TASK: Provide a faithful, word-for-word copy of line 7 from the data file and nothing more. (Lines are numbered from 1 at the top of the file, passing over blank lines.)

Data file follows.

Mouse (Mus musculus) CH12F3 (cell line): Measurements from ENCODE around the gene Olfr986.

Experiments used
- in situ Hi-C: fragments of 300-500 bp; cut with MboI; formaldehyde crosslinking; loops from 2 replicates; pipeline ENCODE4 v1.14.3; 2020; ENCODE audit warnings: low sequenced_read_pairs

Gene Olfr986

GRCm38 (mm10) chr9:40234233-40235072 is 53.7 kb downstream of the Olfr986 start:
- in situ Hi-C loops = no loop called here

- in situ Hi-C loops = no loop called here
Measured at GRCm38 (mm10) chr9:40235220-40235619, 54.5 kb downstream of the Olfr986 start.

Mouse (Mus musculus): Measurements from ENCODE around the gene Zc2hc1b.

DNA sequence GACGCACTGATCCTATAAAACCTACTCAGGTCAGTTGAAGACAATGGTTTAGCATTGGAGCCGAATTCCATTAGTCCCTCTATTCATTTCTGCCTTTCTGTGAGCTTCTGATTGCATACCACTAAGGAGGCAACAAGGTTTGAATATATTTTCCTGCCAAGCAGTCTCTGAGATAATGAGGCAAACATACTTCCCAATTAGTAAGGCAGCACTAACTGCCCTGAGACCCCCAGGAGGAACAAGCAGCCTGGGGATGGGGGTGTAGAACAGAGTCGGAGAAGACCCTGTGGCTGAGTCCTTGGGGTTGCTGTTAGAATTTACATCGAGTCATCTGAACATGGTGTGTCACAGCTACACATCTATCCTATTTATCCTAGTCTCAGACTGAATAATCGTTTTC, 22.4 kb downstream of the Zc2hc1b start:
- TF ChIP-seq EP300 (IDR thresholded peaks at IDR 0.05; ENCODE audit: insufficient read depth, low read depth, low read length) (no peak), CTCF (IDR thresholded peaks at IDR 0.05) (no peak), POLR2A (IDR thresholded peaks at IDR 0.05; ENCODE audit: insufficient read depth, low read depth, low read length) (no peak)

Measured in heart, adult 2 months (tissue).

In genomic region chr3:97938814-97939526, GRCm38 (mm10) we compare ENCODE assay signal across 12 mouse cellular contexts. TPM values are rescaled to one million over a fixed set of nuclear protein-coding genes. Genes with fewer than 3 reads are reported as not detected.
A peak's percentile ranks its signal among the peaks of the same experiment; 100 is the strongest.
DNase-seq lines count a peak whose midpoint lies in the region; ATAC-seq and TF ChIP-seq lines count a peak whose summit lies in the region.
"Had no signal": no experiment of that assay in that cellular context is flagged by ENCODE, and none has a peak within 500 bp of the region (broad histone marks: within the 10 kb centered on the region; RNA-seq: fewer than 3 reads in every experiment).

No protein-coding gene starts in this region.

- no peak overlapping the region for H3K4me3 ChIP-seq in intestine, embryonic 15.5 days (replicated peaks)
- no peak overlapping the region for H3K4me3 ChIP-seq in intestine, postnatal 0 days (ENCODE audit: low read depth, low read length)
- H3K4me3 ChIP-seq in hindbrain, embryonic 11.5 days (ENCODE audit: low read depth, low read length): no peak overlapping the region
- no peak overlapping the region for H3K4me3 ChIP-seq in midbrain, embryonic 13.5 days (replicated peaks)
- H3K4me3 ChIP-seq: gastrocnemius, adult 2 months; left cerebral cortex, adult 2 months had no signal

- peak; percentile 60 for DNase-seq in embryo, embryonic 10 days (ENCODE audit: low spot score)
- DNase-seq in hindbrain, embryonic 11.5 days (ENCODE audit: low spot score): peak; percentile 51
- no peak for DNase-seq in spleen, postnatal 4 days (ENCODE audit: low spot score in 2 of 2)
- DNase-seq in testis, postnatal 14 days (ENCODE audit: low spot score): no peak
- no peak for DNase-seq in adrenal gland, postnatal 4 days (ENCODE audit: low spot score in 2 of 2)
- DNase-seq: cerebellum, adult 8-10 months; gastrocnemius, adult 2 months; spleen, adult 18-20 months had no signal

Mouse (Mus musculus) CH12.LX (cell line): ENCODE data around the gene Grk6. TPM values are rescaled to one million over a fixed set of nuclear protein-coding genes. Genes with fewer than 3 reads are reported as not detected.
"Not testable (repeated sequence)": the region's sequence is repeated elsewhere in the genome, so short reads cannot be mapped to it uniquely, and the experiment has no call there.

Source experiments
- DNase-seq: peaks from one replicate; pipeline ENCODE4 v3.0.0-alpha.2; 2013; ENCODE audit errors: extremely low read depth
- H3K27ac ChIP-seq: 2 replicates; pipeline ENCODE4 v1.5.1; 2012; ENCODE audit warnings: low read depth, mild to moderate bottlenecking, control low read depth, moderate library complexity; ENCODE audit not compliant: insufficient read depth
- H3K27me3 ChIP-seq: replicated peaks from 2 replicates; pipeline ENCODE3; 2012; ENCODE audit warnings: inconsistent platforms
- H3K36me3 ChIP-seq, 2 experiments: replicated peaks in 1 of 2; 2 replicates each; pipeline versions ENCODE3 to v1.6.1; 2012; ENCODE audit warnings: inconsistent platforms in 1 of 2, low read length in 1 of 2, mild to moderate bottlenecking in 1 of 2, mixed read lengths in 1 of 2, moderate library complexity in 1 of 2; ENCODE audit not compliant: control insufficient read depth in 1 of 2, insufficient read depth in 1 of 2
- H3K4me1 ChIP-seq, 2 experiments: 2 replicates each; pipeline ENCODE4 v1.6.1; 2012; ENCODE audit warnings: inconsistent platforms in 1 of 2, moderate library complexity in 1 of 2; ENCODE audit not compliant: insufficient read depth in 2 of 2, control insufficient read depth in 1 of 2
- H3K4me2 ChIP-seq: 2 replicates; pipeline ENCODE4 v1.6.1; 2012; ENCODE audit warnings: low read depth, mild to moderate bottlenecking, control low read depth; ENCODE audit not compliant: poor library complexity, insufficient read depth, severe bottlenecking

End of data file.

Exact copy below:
- in situ Hi-C loops = no loop called here